Friday, 25 September 2015

The Hidden Chorus

The chorus. Where did it come from? Why is it so important? Why have so many writers included it within their work such as Shakespeare? Well, let’s take a trip back to 776-336 BC.

In Ancient Greece, the chorus was a very important part of Greek tragedies, if not the most important part. Daniels and Scully, authors of “What is really going on in Sophocles' Theban Plays”, state, "No feature of Greek tragedy is more intractable than the chorus." For Ancient Greeks, the chorus' role was an obvious one and although the language was always in a formal dialect, it wasn't difficult to understand the chorus' message. Tragedies were written in verse, and actors would either say or sing their lines. Only men could perform in the plays, females performing was unthinkable. In Ancient Greece, the playwright was a choreographer and a composer in addition to being a playwright. He choreographed the dances for the chorus as well as composing the music that the chorus sang. The chorus usually sang and danced between lines, and the role of the chorus, in this regard, could be seen as a form of entertainment and the audience would have been highly interested upon watching this.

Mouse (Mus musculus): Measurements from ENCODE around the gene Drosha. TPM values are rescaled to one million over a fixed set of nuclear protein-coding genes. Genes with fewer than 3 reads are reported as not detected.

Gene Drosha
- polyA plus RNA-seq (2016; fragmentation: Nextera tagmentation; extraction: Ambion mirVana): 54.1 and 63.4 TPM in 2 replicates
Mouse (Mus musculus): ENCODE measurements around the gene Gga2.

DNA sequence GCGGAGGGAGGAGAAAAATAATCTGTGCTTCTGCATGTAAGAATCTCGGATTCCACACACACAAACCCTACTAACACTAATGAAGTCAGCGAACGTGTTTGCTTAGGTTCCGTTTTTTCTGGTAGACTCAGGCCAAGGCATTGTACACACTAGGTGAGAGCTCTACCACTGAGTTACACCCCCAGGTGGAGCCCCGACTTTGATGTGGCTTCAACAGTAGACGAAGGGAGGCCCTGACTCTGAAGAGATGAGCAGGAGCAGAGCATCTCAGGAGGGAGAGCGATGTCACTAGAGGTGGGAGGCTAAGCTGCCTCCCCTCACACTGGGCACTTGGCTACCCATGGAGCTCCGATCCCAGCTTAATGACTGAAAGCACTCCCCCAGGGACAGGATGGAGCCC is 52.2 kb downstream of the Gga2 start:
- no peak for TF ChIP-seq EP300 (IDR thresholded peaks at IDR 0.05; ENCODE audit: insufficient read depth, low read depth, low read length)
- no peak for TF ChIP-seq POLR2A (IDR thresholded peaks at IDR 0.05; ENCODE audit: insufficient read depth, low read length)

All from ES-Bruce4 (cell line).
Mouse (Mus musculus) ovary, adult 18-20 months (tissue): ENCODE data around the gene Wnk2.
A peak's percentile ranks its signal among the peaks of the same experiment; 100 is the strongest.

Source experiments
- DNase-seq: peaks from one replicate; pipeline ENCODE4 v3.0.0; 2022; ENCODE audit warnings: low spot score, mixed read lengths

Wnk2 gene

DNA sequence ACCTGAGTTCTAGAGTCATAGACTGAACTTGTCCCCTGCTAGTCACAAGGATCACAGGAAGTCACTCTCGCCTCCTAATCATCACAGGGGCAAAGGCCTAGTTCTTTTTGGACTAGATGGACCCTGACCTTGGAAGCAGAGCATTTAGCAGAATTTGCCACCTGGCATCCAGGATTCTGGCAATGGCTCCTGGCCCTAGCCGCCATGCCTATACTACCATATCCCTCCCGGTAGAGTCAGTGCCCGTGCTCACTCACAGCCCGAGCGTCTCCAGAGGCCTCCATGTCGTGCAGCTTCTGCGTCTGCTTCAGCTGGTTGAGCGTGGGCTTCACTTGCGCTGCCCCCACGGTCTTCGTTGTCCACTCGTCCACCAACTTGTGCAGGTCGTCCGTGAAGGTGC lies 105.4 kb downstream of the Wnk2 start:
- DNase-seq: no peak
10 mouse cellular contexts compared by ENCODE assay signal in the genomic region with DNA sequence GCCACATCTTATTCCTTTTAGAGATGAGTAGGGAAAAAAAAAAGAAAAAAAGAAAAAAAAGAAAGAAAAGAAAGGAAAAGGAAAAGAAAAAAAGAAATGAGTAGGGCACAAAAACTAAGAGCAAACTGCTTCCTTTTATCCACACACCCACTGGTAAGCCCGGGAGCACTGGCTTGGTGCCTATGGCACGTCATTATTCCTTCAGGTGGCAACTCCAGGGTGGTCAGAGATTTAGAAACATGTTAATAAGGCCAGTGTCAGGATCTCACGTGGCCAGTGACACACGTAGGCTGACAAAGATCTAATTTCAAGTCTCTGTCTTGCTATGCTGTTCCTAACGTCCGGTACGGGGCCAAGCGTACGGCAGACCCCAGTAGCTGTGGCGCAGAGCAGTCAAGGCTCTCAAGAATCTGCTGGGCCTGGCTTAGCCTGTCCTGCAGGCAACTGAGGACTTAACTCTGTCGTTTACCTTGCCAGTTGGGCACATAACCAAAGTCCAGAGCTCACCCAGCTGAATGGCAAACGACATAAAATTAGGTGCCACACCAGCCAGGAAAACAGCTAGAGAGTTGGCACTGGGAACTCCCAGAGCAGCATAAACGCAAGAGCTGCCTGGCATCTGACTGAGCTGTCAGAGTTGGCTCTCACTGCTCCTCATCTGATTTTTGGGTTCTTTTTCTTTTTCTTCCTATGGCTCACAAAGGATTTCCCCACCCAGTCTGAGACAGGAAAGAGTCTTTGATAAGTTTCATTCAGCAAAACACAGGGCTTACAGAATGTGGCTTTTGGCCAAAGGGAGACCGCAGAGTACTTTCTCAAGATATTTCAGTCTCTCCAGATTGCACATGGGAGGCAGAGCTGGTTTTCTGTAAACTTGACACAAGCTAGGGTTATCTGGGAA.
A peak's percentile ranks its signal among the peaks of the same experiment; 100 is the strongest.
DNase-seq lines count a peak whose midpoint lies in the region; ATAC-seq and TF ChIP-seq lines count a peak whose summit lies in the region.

Aristotle argued in “Poetics” that “…the chorus should be regarded as one of the actors; it should be a part of the whole and should participate in the drama not as in Euripides but as in Sophocles.” From this we can gather that Aristotle values the chorus greatly as part of a play and believes that Sophocles was superior in his choral writing. Choral odes should not be “mere interludes,” but should contribute to the unity of the plot – which according to Aristotle was the most important element in a tragedy. The masks that were worn during the performances were generic for the chorus, and this was to highlight the chorus as a whole rather than individuals. This reinforced the viewpoint of how the audience of the time would view the chorus as a whole body, rather than individuals and the viewpoints of the chorus was relatable to the viewpoints that the community held as a whole, not just individual beings.

Like most of the ancient Greek tragedians, Sophocles divides his choral odes into strophic pairs – strophe and antistrophe. Both sections have the same number of lines and metrical pattern generally. In Greek, ‘strophe’ means ‘turn,’ and ‘antistrophe’ means ‘turn back/against.’ During the strophe, choruses danced from right to left and during the antistrophe they did the opposite. Sophocles may have split the chorus into two groups, so that it was as if one part was conversing with the other. The oppositions created by strophe and antistrophe may represent the endless, irresolvable debates which were prevalent in Ancient Greek society.